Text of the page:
7. ^ Glenny, Misha (1992) The Fall of Yugoslavia: The Third Balkan War Penguin, London, p. 39, ISBN 0-14-017288-2
  8. ^ Tanner, Marcus (1997) Croatia: a nation forged in war Yale University Press, New Haven, Connecticut, p. 245, ISBN 0-300-07668-1
  9. ^ THE INTERNATIONAL CRIMINAL TRIBUNAL FOR THE FORMER YUGOSLAVIA Case No. IT-02-54-T, Prosecution's Second Pre-Trial Brief (Croatia and Bosnia Indictments) 31 May 2002, p. 90
  10. ^ Velikonja, Mitja (1992). Religious Separation and Political Intolerance in Bosnia-Herzegovina. Texas A&M University Press. ISBN 978-1-58544-226-3.
  11. ^ Sells, Michael Anthony. The Bridge Betrayed. Religion and Genocide in Bosnia. University of California Press, 1996.
  12. ^ Testimony of Vojislav Šešelj, Transcript of 24 August 2005, p. 43128, lines 6-8
  13. ^ Lukic, Rénéo (1996). Europe from the Balkans to the Urals: The Disintegration of Yugoslavia and the Soviet Union. Oxford University Press. p. 190. ISBN 978-0-19-829200-5.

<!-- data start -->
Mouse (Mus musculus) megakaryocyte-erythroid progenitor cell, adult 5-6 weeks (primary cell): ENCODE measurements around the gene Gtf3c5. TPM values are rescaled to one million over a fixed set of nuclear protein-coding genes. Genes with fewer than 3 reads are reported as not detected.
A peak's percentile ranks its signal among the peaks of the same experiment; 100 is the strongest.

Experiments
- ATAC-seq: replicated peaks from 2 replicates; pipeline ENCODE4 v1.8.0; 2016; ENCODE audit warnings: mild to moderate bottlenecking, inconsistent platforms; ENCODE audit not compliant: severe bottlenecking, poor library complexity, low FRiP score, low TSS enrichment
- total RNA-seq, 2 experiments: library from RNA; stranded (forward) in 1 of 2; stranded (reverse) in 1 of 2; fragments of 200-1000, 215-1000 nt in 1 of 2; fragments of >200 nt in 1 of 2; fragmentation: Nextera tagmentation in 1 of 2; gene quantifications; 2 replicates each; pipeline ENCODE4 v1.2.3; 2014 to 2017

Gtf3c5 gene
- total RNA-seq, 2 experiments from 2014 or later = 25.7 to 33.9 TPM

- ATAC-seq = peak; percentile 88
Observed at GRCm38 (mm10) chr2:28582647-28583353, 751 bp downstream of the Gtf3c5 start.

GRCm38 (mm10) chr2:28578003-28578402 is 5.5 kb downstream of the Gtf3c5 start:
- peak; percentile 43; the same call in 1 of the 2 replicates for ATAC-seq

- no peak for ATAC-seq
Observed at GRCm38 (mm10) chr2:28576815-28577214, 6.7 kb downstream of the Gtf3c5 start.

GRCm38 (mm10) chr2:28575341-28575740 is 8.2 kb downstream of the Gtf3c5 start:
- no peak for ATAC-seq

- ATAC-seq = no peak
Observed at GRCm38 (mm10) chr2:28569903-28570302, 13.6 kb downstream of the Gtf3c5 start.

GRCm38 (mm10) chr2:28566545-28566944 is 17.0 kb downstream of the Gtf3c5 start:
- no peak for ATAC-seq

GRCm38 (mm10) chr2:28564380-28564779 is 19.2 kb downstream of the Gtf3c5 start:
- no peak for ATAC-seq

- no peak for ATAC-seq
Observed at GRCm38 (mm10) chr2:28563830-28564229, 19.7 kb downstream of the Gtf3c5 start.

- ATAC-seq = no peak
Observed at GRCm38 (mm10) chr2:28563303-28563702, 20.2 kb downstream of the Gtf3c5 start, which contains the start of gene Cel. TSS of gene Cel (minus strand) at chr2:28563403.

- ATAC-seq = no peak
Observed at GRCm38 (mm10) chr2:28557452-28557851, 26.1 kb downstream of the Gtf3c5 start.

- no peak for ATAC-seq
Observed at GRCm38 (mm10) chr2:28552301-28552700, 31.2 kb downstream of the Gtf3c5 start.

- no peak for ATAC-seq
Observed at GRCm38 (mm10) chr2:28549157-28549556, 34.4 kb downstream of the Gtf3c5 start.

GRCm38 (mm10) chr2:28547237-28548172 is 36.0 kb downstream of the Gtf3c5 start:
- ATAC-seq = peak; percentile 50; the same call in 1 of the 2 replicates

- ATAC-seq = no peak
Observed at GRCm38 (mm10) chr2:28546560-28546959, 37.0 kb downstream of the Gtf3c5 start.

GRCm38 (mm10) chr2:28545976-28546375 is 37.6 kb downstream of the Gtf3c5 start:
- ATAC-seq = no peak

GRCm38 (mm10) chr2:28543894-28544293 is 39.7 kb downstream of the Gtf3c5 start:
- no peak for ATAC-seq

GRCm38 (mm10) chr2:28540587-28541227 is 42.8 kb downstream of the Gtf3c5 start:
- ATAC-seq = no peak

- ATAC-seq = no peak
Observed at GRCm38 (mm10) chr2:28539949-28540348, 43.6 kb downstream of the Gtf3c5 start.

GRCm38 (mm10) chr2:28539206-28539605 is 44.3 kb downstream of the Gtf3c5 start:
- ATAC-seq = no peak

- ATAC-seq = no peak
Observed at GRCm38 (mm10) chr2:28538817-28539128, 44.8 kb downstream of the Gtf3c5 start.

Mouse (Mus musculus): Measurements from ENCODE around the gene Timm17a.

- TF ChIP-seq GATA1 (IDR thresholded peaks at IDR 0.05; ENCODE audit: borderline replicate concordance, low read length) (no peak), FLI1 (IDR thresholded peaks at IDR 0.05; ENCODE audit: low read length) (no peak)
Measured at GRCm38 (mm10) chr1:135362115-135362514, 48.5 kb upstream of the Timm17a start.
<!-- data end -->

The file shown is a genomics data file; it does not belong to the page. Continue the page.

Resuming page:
14. ^ Bassiouni, Cherif (28 December 1994). "Final report of the United Nations Commission of Experts established pursuant to security council resolution 780". United Nations. Retrieved 13 May 2010.
  15. ^ Blaskovich, Jerry (1 November 2002) "The Ghastly Slaughter of Vocin Revisited:Lest We Forget" The New Generation Hrvatski Vjesnik--English supplement
  16. ^ Testimony of Djuro Matovina, Transcript of 7 October 2002, p. 11049, lines 12-16
  17. ^ "Updates From the International Criminal Courts" p. 40, 20 July 2007, American University Washington College of Law: War Crimes Research Office
  18. ^ Testimony of Witness 52, Transcript of 27 March 2000
  19. ^ Testimony of Witness 192, Transcript of 4 May 2000
  20. ^ "AU Washington College of Law: War Crimes Research Office - ICTY Status Reports" 21 February 2006, from Internet Archive
  21. ^ Croatian "Evening News" 9 September 2001, from Internet Archive
  22. ^ "Mitar Vasiljević Sentenced to 15 Years’ Imprisonment" International Criminal Tribunal for the former Yugoslavia
  23. ^ "ICTY: Milan Lukić and Sredoje Lukić judgement" (PDF). Retrieved 24 November 2014.
  24. ^ Prison Camps
  25. ^ VOA News, Kosovo Holds First Parliamentary Election, 12 December 2010. "A Serb group calling itself White Eagles claimed responsibility for the attack - and also said it carried out the killing of a Bosniak election official last week."
  26. ^, Serb organization “Beli Orlovi” takes over the killing of Salkovic, 14. December 2010.

External links